Thursday, April 30, 2009

Merlefest: The Artists

The best part of Merlefest is that it not only attracts the established artists, but it is a showcase for rising performers as well as novices. At Merlefest, anyone can bring an instrument onto the grounds, and in fact, the promoters actually encourage it. They have established several pickin' tents, open mic tents, the open mic coffeehouse, and the gravel stage - all for amateurs and aspiring artists . And throughout the festival grounds, at any part of the day, small cliques of musicians form - young and old - to pick and learn from each other. There are also official instrument contests (banjo, mandolin, guitar) as well as the Chris Austin Songwriters Contest. "The festival for the proletariat".

Over the course of the festival we were able to meet a few of these aspiring artists - first with fiddler Wyatt Espalin and guitarist Cobi Ferguson of Trees Leave. The duo performed in the Chris Austin Songwriters Contest in the bluegrass category - having one of the 12 songs selected out of 840. The Nashville based band is already establishing a name for themselves on the east coast, performing regularly from Florida to New York. They also have a nice CD out called "Run" which contains the song they submitted to the songwriter contest "Water Falls" and one we like even more in "Artificial Yesterday".

We also had a chance encounter at the Friday night Coffeehouse when Neeley Bridges and Andy Jobe had a chance to perform because of a scheduling conflict. The two formed the Neeley Bridges and Andy Jobe Band and are currently based out of New York City. The decided to attend Merlefest because Bridges is a local girl from Winston-Salem and they were hoping for a chance to perform to an audience at the festival. After listening to Bridges' debut album "Devil On My Shoulder", this band has a chance - she has a great voice - just listen to the first track "On The Ground".

Over the three days we followed several rising acts starting with Bearfoot. This young band has a new lead singer in Odessa Jorgensen and a new CD Doors & Windows. This is a nice compilation and over the course of 4 sets we were able to hear our favorite tune, Time Is No Medicine", three times. The one downfall of the CD is it doesn't showcase their musical talents well enough. This group can play as shown by the three standing ovations we saw the band receive. Another bluegrass band we followed closely was the Spring Creek Bluegrass Band. They also have a new CD, "Way Up on a Mountain" and interestingly two of our favorites are instrumentals composed by banjo player Chris Elliott. The band's performance Saturday at the Walker Center was awesome. On Saturday we made sure we penciled in The Belleville Outfit since that was the only day they were scheduled to perform, albeit three times. They started at the main Watson stage accompanied by two of our new favorites: The Dixie Bee-Liners and The Farewell Drifters. They then had a popular set at the Creekside stage where we heard the first samples of their cross overs into jazz and blues. They ended the day at the Dance tent, having fun and playing a few covers in their unique rootsy, swing, bluesy style. Look for their new CD, Time to Stand, to be released shortly. We only had a chance to watch one Ollabelle set, but what a set, with Martha Scanlan and David Bromberg playing the entire set and Jim Lauderdale sitting in for a couple.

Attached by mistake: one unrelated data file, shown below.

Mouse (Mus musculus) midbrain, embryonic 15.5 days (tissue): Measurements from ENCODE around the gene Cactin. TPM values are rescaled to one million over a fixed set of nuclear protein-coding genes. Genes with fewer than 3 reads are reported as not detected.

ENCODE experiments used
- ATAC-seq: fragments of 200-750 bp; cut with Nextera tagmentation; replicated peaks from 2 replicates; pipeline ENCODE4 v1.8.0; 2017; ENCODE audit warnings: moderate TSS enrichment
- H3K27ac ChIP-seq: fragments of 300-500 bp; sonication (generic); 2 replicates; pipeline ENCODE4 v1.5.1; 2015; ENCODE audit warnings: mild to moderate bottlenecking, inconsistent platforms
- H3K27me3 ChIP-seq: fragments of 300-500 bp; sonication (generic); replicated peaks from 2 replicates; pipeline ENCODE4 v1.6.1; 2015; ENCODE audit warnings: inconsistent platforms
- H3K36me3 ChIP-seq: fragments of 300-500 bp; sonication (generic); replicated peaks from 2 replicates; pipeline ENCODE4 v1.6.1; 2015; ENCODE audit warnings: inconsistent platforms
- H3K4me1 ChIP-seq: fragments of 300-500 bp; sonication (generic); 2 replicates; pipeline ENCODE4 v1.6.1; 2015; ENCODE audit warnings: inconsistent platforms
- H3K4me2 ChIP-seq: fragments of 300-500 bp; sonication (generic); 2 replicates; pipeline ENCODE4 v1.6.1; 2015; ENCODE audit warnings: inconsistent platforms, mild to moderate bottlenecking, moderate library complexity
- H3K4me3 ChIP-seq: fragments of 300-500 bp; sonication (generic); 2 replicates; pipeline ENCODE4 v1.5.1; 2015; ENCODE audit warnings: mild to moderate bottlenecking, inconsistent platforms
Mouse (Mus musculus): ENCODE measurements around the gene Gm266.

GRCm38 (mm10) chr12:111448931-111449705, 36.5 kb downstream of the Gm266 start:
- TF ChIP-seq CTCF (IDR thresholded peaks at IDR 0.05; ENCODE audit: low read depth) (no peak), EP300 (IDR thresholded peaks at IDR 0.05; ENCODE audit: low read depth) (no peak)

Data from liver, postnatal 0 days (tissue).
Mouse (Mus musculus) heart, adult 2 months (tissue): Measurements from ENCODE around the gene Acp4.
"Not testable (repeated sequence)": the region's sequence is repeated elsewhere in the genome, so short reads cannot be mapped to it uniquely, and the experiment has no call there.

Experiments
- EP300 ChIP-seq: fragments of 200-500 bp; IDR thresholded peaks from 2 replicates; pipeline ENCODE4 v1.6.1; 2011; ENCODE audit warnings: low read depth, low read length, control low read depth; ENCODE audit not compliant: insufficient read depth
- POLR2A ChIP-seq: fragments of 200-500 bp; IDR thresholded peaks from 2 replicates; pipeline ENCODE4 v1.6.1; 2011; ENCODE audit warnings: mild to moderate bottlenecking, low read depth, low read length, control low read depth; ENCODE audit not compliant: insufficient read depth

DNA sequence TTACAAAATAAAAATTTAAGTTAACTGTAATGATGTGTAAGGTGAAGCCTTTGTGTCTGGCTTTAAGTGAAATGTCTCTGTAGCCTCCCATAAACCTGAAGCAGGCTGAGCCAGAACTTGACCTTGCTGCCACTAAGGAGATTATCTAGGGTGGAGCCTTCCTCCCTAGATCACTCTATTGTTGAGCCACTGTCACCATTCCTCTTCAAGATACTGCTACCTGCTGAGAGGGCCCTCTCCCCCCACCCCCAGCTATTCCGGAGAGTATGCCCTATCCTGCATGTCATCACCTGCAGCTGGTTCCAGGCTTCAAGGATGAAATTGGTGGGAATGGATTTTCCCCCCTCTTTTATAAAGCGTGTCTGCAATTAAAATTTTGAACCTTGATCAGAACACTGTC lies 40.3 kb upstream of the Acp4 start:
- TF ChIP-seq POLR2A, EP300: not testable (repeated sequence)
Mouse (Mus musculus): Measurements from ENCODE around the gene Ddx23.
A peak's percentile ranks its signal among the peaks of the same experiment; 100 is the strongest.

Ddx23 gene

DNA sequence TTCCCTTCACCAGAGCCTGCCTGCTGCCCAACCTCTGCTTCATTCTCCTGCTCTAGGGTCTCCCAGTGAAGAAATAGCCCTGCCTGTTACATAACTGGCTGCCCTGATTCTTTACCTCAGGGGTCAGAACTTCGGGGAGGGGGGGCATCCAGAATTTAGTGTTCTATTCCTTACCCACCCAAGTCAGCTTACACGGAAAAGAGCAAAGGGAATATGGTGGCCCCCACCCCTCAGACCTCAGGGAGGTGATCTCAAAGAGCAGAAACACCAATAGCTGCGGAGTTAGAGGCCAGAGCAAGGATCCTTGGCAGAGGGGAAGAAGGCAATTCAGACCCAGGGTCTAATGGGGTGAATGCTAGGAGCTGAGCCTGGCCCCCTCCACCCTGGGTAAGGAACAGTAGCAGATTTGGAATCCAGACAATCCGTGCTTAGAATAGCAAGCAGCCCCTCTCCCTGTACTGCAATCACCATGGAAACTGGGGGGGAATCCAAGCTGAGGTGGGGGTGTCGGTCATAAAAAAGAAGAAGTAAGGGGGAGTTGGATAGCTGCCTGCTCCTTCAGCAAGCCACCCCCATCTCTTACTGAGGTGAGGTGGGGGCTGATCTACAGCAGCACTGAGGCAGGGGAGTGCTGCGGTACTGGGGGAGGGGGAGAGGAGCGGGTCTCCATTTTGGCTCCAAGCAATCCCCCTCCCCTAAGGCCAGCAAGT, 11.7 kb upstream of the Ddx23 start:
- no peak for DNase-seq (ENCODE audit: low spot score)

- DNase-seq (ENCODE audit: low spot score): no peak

We have already mentioned The Greencards in previous posts concerning the festival, so the last rising band we'd like to focus on was one of the "grunts" of the festival: Scythian. They opened the festival Thursday on the Watson stage and finished that day at the opening night dance. Over the next three days they performed at least 5 more times closing with a jammed packed, entertaining performance Sunday on the Austin stage. Don't come expecting to sit and relax during one of Scythian's performances. They expect everyone to participate - from dancing, singing, jumping, ... whatever. I think we had the most fun watching their antics and listening to them play - they can play. Not bad for a group who last year were confined strictly to the gravel stage.

Then there are the established acts and superstars. We're talking about Doc Watson, himself, The Del McCoury Band, Tony Rice, Sam Bush, Jim Lauderdale, David Bromberg, Emmylou Harris, The Waybacks, and BeauSoleil. You know going in that each chance to see one of these artists is special and are guaranteed a solid performance. But by far, the best sets we saw were the two given by Donna the Buffalo Friday, first on the Hillside stage then that evening in the dance tent. What more do you need to say about this group; I could watch Jeb Puryear play guitar all day. And Ms. Nevins is not too shabby herself; the same for the entire band. They are awesome; Cajun rock or whatever you want to call it. Add in appearances by Jim Lauderdale and Leonard Podolak of the The Duhks and that's a memorable show. We are now card carrying members of The Herd.

That's it for this year's coverage. We wish we could have seen more performances, particularly from The Duhks, Cadillac Sky, and Missy Raines & The New Hip. By the way, the later has a new CD out, Inside Out, that we can only describe as cool. Mostly instrumentals, but great listening material. We hope to see you next year.

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